Post-Gujarat low on religious freedom
India has suffered its harshest classification since 2004 from the bipartisan United States Commission on International Religious Freedom (USCIRF) that has cited events surrounding the citizenship thrust, the Babri verdict and lynchings.
The commission on Tuesday recommended that the US state department place India among the “Countries of Particular Concern” along with Pakistan, Saudi Arabia, Syria, Iran, China and eight other nations where governments engage in or tolerate particularly serious violations of religious freedom.
The response from the Indian foreign ministry — the “tendentious comments are not new” but the misrepresentation has reached “new levels” — suggests the recommendation has rubbed salt into a wound already weeping from the backlash in West Asia over the Covid profiling of Muslims.
India has for several years — pre-dating the Narendra Modi era — been a Tier 2 country, placed on the “Special Watch List”.
In 2003 and 2004, in the aftermath of the 2002 Gujarat riots, India had been listed among the “Countries of Particular Concern”. During that period too, the BJP had been in power at the Centre.
This time, two of the US panel’s nine commissioners wrote dissenting notes. The author of one, Gary L. Bauer, disagreed with “placing India in a gallery of rogue nations in which it does not belong”.
The independent USCIRF derives its existence from the US International Religious Freedom Act (IRFA). The act defines “Countries of Particular Concern” as those where the government engages in or tolerates particularly serious violations of religious freedom.
The commission has also recommended to the US government targeted sanctions on Indian government agencies and officials responsible for severe violations of religious freedom by freezing their assets and/or barring their entry into the US.
“India took a sharp downward turn in 2019. The national government used its strengthened parliamentary majority to institute national-level policies violating religious freedom across India, especially for Muslims,” the commission headed by the Republican Tony Perkins said in the introduction.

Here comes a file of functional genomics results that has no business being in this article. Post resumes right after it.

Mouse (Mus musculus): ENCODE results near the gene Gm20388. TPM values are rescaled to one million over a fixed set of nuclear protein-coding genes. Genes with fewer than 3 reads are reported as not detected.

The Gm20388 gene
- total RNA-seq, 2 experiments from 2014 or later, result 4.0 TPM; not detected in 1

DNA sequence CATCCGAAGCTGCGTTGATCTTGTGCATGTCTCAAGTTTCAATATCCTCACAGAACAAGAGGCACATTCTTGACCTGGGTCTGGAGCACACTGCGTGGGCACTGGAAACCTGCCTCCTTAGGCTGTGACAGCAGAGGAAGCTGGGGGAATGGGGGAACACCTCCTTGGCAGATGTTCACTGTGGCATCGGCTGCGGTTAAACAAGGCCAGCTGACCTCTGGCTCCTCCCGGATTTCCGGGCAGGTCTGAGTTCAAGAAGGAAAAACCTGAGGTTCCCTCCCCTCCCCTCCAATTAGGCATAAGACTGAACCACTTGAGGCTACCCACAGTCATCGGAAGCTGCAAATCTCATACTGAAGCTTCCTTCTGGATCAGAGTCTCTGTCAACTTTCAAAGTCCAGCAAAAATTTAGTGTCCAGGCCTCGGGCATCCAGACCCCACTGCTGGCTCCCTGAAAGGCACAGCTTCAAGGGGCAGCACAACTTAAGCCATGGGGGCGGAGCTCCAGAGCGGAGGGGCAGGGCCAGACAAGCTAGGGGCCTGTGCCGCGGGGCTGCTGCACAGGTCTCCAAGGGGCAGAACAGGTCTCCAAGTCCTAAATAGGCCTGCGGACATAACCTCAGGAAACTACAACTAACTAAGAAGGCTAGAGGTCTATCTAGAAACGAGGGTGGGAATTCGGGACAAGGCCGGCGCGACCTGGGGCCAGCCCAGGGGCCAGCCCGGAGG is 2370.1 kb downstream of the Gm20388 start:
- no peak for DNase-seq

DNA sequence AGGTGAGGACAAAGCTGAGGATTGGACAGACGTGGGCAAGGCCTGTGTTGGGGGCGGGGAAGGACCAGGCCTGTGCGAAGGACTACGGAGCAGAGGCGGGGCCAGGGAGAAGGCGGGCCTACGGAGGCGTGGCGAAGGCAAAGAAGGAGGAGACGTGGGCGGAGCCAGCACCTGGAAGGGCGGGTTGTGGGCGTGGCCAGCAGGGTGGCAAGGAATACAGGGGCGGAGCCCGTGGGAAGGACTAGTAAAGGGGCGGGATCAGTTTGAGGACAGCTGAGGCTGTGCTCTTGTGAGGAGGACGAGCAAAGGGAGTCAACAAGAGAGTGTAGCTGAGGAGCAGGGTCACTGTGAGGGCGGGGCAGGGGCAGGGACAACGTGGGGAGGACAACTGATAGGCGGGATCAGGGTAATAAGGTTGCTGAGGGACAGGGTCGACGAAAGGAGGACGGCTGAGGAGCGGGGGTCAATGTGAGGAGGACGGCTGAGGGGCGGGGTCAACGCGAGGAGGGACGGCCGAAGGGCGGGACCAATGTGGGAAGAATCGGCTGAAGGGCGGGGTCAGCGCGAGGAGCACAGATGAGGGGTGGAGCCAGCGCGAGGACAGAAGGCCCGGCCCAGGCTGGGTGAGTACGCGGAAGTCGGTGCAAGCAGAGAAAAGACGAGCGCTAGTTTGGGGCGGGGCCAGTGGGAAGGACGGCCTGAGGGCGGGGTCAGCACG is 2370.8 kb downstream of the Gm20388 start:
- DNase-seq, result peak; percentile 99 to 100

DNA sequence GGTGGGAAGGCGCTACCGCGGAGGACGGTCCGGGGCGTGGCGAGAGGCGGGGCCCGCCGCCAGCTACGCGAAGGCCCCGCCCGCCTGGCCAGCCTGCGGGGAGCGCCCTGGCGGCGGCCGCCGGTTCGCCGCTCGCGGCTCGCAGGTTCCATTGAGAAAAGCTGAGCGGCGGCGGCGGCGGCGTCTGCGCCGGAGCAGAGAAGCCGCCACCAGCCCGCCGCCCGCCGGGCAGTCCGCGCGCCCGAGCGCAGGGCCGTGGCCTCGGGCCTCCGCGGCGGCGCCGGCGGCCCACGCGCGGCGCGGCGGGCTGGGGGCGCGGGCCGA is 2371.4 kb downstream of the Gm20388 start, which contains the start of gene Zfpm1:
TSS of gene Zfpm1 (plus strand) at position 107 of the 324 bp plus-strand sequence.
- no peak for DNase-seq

The panel referred to the Citizenship (Amendment) Act and the National Register of Citizens.
“Most notably, it enacted the Citizenship (Amendment) Act, which provides a fast track to Indian citizenship for non-Muslim migrants from Afghanistan, Bangladesh and Pakistan already residing in India. According to government officials’ statements, this law is meant to provide protection for listed non-Muslim religious communities — but not for Muslims — against exclusion from a nationwide National Register of Citizens and the resulting detention, deportation, and potential statelessness.
“The national and various state governments also allowed nationwide campaigns of harassment and violence against religious minorities to continue with impunity, and engaged in and tolerated hate speech and incitement to violence against them,” the USCIRF said.
The chapter on India dwells on the politics behind the CAA and takes note of Union home minister Amit Shah referring to migrants as “termites” and Uttar Pradesh chief minister Yogi Adityanath pledging revenge against those protesting the new citizenship law.
“Indeed, Home Minister Amit Shah referred to migrants as ‘termites’ to be eradicated. Troubled that Hindus were excluded from Assam’s NRC, he and other BJP officials advocated for the CAA as a corrective measure to protect Hindus,” the USCIRF said.
The report takes note of lynchings in BJP-ruled states, the clampdown in Kashmir and the Delhi riots during the visit of US President Donald Trump to India in February.
“Throughout 2019, government action — including the CAA, continued enforcement of cow slaughter and anti-conversion laws, and the November Supreme Court ruling on the Babri Masjid site — created a culture of impunity for nationwide campaigns of harassment and violence against religious minorities,” the commission said.
Bauer, who gave the dissent note, conceded that the “trend line on religious freedom in India” is not reassuring. But his contention was that “India is not the equivalent of Communist China, which wages war on all faiths; nor of North Korea, a prison masquerading as a country; nor of Iran, whose Islamic extremist leaders regularly threaten to unleash a second Holocaust”.
Indian external affairs ministry spokesperson Anurag Srivastava said: “We reject the observations on India in the USCIRF annual report. Its biased and tendentious comments against India are not new. But on this occasion, its misrepresentation has reached new levels. It has not been able to carry its own commissioners in its endeavour. We regard it as an organisation of particular concern and will treat it accordingly.”